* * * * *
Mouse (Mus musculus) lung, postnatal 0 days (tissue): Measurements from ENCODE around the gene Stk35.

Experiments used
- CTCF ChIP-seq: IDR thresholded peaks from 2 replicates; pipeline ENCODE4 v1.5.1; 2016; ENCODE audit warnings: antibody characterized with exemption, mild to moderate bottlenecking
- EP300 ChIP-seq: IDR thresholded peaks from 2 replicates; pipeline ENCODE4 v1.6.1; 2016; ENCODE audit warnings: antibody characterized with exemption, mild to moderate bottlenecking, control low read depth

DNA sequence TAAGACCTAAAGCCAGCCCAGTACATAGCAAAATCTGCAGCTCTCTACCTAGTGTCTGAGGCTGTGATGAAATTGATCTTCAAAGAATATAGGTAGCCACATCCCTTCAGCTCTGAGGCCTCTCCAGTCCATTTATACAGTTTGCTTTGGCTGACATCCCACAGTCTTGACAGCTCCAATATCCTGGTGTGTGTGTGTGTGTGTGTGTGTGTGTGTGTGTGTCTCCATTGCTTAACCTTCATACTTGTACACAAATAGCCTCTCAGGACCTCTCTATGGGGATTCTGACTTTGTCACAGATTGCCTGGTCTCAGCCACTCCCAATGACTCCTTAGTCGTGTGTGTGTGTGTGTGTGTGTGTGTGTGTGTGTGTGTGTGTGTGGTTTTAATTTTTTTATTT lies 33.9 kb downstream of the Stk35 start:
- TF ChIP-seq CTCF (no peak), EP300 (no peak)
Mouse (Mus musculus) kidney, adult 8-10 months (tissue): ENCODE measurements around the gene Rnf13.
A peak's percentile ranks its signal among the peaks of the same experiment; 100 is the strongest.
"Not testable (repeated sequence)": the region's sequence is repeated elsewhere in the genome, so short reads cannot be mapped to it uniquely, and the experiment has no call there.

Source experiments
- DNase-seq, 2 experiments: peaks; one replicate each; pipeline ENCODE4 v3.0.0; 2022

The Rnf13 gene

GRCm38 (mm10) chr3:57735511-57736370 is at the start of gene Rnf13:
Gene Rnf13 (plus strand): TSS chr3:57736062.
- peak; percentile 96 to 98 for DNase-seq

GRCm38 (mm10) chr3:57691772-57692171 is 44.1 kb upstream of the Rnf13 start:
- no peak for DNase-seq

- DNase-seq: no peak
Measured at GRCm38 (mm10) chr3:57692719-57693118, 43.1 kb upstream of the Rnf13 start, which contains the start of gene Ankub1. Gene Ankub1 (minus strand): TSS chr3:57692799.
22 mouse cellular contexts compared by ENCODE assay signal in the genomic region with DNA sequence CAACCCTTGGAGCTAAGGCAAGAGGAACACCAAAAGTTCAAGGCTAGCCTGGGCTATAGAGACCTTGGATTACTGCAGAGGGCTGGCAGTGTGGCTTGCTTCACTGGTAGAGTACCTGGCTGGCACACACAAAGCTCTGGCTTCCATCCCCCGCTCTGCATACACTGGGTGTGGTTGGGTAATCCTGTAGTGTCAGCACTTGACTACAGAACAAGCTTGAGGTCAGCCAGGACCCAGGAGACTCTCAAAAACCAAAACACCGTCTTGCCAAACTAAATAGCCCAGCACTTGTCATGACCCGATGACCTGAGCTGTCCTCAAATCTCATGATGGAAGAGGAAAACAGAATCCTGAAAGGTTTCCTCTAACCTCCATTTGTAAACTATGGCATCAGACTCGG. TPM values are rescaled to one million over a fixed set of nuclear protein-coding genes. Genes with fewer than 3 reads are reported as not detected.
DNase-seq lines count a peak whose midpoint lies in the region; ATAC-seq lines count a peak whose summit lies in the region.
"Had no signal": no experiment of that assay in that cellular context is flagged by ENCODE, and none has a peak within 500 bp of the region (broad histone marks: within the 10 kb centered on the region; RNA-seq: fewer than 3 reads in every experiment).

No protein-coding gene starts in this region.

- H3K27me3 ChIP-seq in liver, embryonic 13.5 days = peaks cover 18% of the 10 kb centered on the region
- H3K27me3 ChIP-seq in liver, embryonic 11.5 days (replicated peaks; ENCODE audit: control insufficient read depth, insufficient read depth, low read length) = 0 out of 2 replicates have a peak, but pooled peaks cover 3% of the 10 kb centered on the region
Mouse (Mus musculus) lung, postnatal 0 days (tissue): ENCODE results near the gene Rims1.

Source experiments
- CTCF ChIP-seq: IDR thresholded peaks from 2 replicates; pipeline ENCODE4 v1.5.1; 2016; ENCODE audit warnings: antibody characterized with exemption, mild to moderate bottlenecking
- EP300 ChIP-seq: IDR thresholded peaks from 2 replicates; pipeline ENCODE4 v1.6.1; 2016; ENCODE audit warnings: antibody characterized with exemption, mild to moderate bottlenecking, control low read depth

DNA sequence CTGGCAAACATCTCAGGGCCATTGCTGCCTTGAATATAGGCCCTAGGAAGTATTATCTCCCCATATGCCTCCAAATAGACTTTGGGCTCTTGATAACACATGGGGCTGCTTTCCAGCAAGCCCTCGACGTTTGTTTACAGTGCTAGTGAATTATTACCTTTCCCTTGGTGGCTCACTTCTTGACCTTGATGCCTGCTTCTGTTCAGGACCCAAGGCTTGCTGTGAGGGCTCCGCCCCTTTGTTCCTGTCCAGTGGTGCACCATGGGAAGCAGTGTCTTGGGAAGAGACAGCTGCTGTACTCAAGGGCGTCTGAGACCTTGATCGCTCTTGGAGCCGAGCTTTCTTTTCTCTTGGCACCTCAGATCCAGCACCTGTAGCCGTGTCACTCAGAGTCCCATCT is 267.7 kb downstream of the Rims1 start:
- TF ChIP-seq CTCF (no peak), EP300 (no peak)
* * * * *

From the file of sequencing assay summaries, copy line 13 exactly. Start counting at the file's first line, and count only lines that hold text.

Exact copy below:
GRCm38 (mm10) chr3:57735511-57736370 is at the start of gene Rnf13: